How do you take care of a Iguana?

I want a pet Iguana, and I was wondering what do they eat. And I plan on getting one. And what else should I know about Iguana’s. Also if i get one she I get a baby Iguana?. Or and Adult Iguana. Thank you.

7 Responses to “How do you take care of a Iguana?”

  • jareyn2002:

    Iguanas come from exotic tropical lands, and as such they require very specific housing, food, light, and other care requirements to thrive in captivity. Without these absolute requirements, they can die a slow and painful death.

    • They call green iguanas “Giant Green Iguanas” because they get huge. As an example, the owner’s lizard (pictured on the book cover) at 4 years old was 5’5″ (nose to tip of tail) and weighed 13 pounds. Take size into consideration when deciding on whether to get an iguana or not. They can also live to 12-15 years.

    • Sexually mature male iguanas can be grumpy, rambunctious, or even mean during breeding season. Sexually mature female iguanas can lay eggs even without the presence of a male, and the females need specialized care while gravid and to lay their eggs successfully.


    i would get a baby so you can raise it. buy a book on iguana care. hope this helps a little

  • animal_lover:

    get an iguana book

  • kilukalasin:

    If you decide to get one, DO YOUR RESEARCH! Google “iguana pet care” or something similar and read at least half a dozen websites, preferably more, so that you can see the things they most commonly say. Remember iguanas are from tropical regions and need to have a living situation similar to where they come from. They’re cold blooded, and will need warmth and basking spots, and a well-balanced diet, as even if you feed them regularly, if it’s lacking some of the nutrients they need they will still starve. Often with reptiles it’s hard to tell if they’re sick because they will hide it – in the wild, if predators realise they’re sick they probably won’t live very long. You also need to be careful what you put in their living tank as some substrate (the stuff that goes on the bottom, like sand or pebbles or bark chips) they might eat and if they can’t digest it, it will be very painful and possibly lethal for them.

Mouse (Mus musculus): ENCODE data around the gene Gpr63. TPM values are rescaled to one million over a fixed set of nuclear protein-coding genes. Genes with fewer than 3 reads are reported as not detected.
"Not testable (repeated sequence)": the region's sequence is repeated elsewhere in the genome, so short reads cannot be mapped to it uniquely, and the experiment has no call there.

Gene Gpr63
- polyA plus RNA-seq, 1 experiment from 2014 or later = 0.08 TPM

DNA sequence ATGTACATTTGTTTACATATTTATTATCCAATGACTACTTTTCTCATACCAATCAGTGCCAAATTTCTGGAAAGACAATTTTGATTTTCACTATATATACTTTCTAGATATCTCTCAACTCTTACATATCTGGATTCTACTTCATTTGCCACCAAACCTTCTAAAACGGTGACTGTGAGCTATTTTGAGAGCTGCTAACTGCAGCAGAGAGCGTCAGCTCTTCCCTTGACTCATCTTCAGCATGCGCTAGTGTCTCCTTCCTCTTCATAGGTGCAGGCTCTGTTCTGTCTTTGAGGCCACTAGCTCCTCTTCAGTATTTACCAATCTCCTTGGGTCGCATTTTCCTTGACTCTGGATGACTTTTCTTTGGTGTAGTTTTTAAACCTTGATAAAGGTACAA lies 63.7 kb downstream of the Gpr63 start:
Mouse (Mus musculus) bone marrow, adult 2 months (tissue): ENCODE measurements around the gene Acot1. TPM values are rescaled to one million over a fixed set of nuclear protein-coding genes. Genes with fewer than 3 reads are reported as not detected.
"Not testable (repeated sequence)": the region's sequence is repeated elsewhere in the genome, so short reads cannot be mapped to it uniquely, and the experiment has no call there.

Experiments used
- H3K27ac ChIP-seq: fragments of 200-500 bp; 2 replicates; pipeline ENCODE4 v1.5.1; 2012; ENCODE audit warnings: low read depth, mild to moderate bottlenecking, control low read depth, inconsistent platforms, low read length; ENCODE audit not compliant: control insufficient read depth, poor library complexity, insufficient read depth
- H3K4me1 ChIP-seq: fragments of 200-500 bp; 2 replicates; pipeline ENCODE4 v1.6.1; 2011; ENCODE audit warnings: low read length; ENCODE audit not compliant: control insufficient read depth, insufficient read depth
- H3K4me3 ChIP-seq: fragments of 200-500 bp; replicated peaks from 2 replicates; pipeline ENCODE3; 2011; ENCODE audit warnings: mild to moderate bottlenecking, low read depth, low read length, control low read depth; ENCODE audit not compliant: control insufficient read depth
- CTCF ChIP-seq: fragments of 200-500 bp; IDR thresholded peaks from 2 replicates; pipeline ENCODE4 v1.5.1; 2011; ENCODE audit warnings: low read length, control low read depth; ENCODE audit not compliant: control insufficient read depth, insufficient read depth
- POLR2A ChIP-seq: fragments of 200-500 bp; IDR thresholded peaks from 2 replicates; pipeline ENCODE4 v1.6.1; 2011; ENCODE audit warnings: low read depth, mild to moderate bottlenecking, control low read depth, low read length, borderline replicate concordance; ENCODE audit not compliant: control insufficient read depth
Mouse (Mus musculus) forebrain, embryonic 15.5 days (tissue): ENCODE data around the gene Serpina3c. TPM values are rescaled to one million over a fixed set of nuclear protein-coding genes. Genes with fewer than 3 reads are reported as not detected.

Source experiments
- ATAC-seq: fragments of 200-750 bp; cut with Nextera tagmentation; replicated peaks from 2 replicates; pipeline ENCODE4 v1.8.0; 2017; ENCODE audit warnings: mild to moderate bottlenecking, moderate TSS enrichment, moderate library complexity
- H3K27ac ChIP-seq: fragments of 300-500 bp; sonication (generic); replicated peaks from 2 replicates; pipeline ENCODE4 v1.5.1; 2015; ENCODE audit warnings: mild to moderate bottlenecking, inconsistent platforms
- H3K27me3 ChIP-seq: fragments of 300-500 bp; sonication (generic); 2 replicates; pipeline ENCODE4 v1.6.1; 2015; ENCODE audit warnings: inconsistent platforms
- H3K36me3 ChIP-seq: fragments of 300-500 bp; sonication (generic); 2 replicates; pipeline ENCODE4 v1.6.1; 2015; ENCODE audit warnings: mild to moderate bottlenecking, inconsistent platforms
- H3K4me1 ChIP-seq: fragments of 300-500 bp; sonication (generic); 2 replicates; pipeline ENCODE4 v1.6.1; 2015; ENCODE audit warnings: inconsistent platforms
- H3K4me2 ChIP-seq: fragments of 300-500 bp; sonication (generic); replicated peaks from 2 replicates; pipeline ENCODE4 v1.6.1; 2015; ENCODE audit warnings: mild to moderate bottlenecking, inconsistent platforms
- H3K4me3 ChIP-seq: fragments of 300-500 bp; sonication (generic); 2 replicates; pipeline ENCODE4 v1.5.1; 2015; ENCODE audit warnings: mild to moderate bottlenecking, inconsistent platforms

Not to scare you away from doing it completely, but just make sure you’re absolutely prepared if you do.

  • viggo.blixen:

    If you have never cared for reptiles before you do not want your first one to be an ig. As has been said, adult males can be quite nasty during breeding season (Mine tail-whipped at everything that came near his cage for the entire month of September) and adult females will not lay their eggs if you haven’t given them a safe place to do it. This will kill them in the end. They also can get to be 6 feet long and need an enclosure at least this wide and twice as long in order to be happy.

    Iguanas are not pets for beginners, the oldest iguana in captivity lived to 29 years! [Hatfield] For your first reptile pet I would recommend some anoles or a skink of some kind.

    If you must have an iguana, get the book I cite in my sources and read it cover to cover before you get your animal. You could easily just go to the pet store and buy one and wing it, but I guarantee that animal will live a sad, short life. As others have said, I don’t want to scare you off iguanas (I loved both mine very much) but you need to be absolutely prepared to care for them, they are more like children than pets.

    EDIT: Iguanas only live in “tanks” until they are 2 or 3 years old, then they really should have their own room, or at least a custom enclosure. If you can’t provide this for them, you are essentially buying something to torture it to death.

  • evanescence_fr3ak:

    If you get an iguana from a pet store, you should take it in to a herp/reptile vet asap. Many pet store iguanas usally have mites and/or parasite. Iguanas are not that easy to take care of. If you get a young iguana it will have time to get to know you. Many older iguanas from rescue groups do will w/ new owners but if you do not know how to take care of one I wouldn’t get an older one.
    Iguanas are usually not the best first reptile to own. You really need to read and know all the pros and cons of owning an iguana.
    Iguanas can be very dominate or submissive. You are there slave for 15-20 yrs, if given the proper care (food/living space/UVB/heat/health). If you are in high school or college do think about school activities, hangin out w/ friends, going away to college. Just because you have one doesn’t mean you can just throw in some food for the iguana and it will be all happy. You need to interact w/ your iguana daily. Males usually get 6ft tall. Females usually get 5ft tall. You will not know the sex until a year of age. Iguanas can give you some nasty bites, specially when they are older. Needs to have fresh food daily, usually more then 1 feeding a day. Read about them make sure that you are truly ready to own one.

    Here is some basic information about iguanas.
    Young iguana (8-12 months of age) should not live in anything smaller the a 55 gallon tank. Smaller the tank you can not process the correct temps threw out. Enclosure needs to be at least 1.5-2 times it’s total length … an adult you will need a space of 6-7ft tall x 8-10ft long x 4ft wide.
    never let drop below 70F …